Thanks in advance for any help or suggestions!

Shrubgirl :


We are looking at moving to Loja in spring of 2017.  We work online in the IT field and so Internet connectivity and speed is a serious concern.  Does anyone know if fiber optic Internet is available in Loja? We need a minimum of 25mbps for up/download speeds - is that possible?

Thanks in advance for any help or suggestions!

I doubt it, but I would ask this blogger. … mment-form


Regardless of whether a particular municipality has fiber-optic or other advanced Internet hookup available, you have to verify that the connection is available is your neighborhood of choice and your domicilio.

I could not get fiber-optic in Centro Histórico, Quito .. but eventually got out of my non-streaming Movistar account and signed up with CNT for a fast (though not fiber optic) connection, as I shared earlier on this thread.

cccmedia in Centro Histórico

Thanks cccmedia!

I’d like to share how fiber optic internet in Ecuador is progressing, as I have a little insight as I’m probably responsible for laying out about 2km of fiber optic cable in the capital. The infrastructure basically consists of a cable connection from your provider to a central cabinet in certain areas and from there fiber optic cable it is connected to customer’s homes.

Some homes will be close to the neighborhood’s cabinet, and other’s further away. Some will be miles away and not possible to connect unless you negotiate a contract which can cost you thousands, and this is true provided the logistics allowing running the fiber optic cable to the residence. This is the case because providers only allocate a certain number of free meters, usually around 300-400 meters. The good news, as far as I know, is that distance does not hinder internet quality for fiber optic.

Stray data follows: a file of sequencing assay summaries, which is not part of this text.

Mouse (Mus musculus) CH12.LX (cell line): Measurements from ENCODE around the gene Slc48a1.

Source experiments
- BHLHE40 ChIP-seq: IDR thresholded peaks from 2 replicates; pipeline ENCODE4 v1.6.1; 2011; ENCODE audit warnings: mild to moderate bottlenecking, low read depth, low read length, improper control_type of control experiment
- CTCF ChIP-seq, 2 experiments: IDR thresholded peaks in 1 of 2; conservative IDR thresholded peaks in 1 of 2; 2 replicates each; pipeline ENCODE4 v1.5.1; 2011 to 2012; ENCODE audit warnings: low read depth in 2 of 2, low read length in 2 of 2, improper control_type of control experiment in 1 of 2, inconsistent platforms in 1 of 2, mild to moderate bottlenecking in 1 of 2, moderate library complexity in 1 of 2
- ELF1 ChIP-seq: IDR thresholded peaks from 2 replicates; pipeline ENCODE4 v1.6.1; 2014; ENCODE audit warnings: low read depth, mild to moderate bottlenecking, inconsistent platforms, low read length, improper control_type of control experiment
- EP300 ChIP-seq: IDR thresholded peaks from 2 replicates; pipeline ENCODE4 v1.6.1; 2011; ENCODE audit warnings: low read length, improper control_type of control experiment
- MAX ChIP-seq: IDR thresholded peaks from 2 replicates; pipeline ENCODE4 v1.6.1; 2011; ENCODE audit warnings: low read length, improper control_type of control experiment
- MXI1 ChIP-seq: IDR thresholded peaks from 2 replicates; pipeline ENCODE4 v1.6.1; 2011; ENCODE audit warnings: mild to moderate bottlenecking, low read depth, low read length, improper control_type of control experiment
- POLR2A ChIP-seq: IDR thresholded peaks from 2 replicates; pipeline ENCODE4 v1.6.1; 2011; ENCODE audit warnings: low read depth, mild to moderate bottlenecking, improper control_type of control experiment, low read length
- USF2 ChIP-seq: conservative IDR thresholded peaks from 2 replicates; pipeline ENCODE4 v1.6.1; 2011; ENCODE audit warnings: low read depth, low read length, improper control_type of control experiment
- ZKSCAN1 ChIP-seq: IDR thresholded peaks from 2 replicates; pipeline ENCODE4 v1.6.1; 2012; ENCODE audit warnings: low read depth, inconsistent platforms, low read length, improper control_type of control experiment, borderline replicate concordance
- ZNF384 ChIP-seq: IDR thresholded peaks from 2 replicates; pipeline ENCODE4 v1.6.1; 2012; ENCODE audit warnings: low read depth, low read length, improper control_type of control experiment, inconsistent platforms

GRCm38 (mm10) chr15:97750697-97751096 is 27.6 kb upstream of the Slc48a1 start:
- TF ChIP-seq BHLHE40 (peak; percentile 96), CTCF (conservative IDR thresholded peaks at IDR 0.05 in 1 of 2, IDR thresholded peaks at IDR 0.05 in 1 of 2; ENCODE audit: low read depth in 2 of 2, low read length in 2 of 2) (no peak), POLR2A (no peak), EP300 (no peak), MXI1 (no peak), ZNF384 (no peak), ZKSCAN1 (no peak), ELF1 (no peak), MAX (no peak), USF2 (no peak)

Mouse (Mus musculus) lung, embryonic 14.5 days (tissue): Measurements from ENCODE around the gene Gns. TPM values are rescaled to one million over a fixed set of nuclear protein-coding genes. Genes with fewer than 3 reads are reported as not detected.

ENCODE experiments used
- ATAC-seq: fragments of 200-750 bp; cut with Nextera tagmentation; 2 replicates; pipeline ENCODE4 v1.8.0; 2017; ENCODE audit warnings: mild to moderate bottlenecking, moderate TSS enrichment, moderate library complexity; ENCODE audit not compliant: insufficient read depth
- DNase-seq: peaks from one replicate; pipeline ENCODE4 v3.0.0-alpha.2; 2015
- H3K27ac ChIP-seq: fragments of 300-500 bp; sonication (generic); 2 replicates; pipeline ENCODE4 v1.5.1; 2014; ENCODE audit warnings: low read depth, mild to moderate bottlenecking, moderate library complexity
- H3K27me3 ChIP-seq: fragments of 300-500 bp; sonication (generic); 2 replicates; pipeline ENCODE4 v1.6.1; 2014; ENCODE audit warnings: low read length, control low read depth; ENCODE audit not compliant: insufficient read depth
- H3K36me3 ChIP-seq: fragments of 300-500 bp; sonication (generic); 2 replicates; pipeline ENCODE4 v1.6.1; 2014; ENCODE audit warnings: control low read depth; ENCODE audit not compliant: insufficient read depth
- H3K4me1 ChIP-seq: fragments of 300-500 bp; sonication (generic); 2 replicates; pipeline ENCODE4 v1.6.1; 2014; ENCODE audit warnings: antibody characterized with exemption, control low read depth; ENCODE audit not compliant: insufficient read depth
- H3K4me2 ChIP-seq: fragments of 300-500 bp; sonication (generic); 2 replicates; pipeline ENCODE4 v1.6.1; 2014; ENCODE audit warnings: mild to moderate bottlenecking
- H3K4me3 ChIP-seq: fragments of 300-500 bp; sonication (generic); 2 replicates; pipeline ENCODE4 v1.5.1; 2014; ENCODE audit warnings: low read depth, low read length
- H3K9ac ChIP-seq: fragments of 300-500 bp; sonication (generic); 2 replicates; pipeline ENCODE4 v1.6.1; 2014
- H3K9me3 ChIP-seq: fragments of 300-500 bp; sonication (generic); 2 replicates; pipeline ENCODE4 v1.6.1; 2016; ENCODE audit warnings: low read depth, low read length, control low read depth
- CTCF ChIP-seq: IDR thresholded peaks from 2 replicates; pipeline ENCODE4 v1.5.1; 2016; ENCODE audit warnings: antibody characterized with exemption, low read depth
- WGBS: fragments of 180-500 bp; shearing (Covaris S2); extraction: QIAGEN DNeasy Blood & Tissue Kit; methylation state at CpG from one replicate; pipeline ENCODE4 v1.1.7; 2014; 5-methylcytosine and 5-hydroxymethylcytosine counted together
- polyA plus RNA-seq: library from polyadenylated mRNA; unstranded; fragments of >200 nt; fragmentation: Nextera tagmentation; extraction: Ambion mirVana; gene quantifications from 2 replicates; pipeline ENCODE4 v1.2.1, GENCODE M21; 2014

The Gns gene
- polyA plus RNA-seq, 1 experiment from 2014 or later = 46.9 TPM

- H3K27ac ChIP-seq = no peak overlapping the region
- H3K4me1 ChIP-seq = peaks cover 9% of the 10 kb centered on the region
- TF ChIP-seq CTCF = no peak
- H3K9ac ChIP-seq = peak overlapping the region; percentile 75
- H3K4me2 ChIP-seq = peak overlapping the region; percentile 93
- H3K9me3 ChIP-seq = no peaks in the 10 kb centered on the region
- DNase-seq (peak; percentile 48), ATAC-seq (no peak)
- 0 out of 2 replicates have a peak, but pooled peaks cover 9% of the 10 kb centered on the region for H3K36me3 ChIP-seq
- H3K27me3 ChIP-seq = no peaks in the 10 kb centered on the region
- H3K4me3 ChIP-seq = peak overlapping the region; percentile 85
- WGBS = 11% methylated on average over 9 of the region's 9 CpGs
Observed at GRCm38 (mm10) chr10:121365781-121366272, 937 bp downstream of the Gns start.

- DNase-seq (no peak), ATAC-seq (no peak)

So, if your home is near a centralized fiber optic area, great, and if not then how much are you willing to pay for extra cable length. It’s all negotiable, and if for example you have X amount of people to sign up, the provider may run their own cable there and install a cabinet to the neighborhood.

la gringa de Loja responded to Shrub girl.

It's possible that in the future Loja will have those kinds of internet speeds. Supposedly they are currently installing fiber optic cable in the more urban parts of the city, but these projects can take years, and, well, I'll believe it when I see it. For now the places in Ecuador with (relatively) fast internet are in and around Quito, possibly in Guayaquil and parts of the coast. Oh, and it seems internet options in Cuenca have also improved considerably in recent years. Best of luck to you!

Thanks vsimple!

Thank you for the info!

Some good posts here.

As others have pointed out, you need to be "lucky" enough to be in an area where Fibre Optic is close-by enough to make it viable to have it connected up. Of course, this is true everywhere (not just in Ec.)

We got "lucky" earlier this year, when our tenants told us that one of the local providers was running fibre right out the front of our little gated community, and he asked me if I wanted them to have it connected to the house while the techs were in the area. Naturally, I said yes. We (again) got lucky, because the community we are in had conduit installed for fibre when the place was built, so that made installation easier than it otherwise would have been.

(I'm using the Australian English spelling of "fibre", in case anyone's wondering...)

Just a heads up for anyone interested. Netlife is offering 20mbps for $152 + impuestos for 1 year, so that's about $173, which comes out to $14.44 per month.

Instalación is free when paid with cash or credit card. This is a 1 payment deal.

I am not sure if it's applicable nationwide, but it's true for centro quito.

vsimple :

I am not sure if it's applicable nationwide, but it's true for centro quito.

And by centro Quito, do you mean Centro Histórico, or Gringo Central (north Quito/Mariscal)?


Hey ccc, my mistake I should have clarified as I meant Centro-North Quito. I don't think Centro Histórico applies yet given the restrictions you stated before about fiber optic installation.

Here's an update with regards to fiber optic, distance does make a difference. The issue is not any individual provider but the length of the cable itself. The longer the distance the greater the probability of interference by external factors. To understand what I'm saying just examine the cables hanging and dangling from light pole to light pole. The longer the distance the greater the probability someone or something interfering with your cable. Could be workers for another company installing new cables, could be any number of factors.

The point is distance matters. 500 meters and less is good, 400 is actually better.